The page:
Keywords: 11C-methionine, 18F-fallypride, nonfunctioning adenoma, positron emission tomography, prolactinoma


How to cite this article:
Damian A, Pineyro MM, Quagliata A, Risso M, Montiglia P, Lima R, Alonso O. 18F-fallypride and 11C-methionine positron emission tomography/computed tomography for the study of prolactinomas and nonfunctioning pituitary adenomas: A case series. World J Nucl Med 2021;20:286-93

How to cite this URL:
Damian A, Pineyro MM, Quagliata A, Risso M, Montiglia P, Lima R, Alonso O. 18F-fallypride and 11C-methionine positron emission tomography/computed tomography for the study of prolactinomas and nonfunctioning pituitary adenomas: A case series. World J Nucl Med [serial online] 2021 [cited 2021 Sep 25];20:286-93. Available from: http://www.wjnm.org/text.asp?2021/20/3/286/311269


   Introduction Top


Prolactinomas are the most frequent type of pituitary tumors, with a prevalence of 50 per 100,000 inhabitants.[1] They account for approximately 50% of pituitary adenomas.[1] Currently, the majority of prolactinomas are treated with dopamine agonists (DAs), which can be used either to treat primary tumors or recurrences.[1] Although the majority of patients respond adequately to low doses of DAs, some patients may require high doses or be resistant to drug treatment.[1]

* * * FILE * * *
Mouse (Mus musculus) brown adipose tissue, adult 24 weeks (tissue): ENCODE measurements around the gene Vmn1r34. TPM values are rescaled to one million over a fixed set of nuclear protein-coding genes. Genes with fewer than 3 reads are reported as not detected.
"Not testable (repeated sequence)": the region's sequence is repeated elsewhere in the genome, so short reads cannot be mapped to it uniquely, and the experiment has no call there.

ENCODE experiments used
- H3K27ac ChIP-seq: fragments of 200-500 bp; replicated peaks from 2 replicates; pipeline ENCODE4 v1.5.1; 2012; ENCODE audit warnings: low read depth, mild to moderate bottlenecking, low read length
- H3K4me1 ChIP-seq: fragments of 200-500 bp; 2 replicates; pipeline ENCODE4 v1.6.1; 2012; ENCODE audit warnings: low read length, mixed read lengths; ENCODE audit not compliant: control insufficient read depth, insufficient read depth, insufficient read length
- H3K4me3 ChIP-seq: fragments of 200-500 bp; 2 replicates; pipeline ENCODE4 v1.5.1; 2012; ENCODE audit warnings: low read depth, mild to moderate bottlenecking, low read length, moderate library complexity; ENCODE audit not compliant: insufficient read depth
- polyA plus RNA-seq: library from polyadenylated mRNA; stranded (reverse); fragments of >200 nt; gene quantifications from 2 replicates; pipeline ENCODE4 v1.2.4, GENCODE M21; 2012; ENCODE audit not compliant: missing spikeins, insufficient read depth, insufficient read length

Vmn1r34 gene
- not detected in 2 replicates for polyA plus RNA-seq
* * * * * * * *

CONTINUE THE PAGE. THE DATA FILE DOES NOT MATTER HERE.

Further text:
Nuclear neuroimaging with tracers, such as 11C-raclopride, 123I-epidepride, or 123I-IBZM, for dopamine 2 (D2) receptors have proven useful for the study of prolactinomas.[2],[3],[4],[5] Tumors with high levels of D2 receptors, as evaluated by nuclear neuroimaging, respond better to treatment with DAs as compared with that of tumors with low levels of these receptors.[4],[5] All these previous studies have established a proof of principle for the use of dopaminergic receptor tracers in the prognostic evaluation of prolactinomas.

Positron emission tomography/computed tomography (PET/CT) provides images of cellular and molecular events, with higher spatial resolution in comparison to single-photon emission CT systems. A number of studies have demonstrated the accuracy of 11C-methionine PET/CT for the detection of pituitary adenomas and evaluation of recurrence.[6],[7],[8],[9] Thus far, only two PET tracers have been used in patients to determine D2 receptor expression in prolactinomas: 11C-raclopride and 11C-N-methylspiperone.[4],[10],[11] These tracers are unsuitable for extended clinical use because they are labeled with a short-life radionuclide (11C: 20 min half-life). Therefore, they can only be used in centers with onsite cyclotrons. This has led to limited use of PET/CT dopamine receptor imaging for the study of prolactinomas and nonfunctioning adenomas.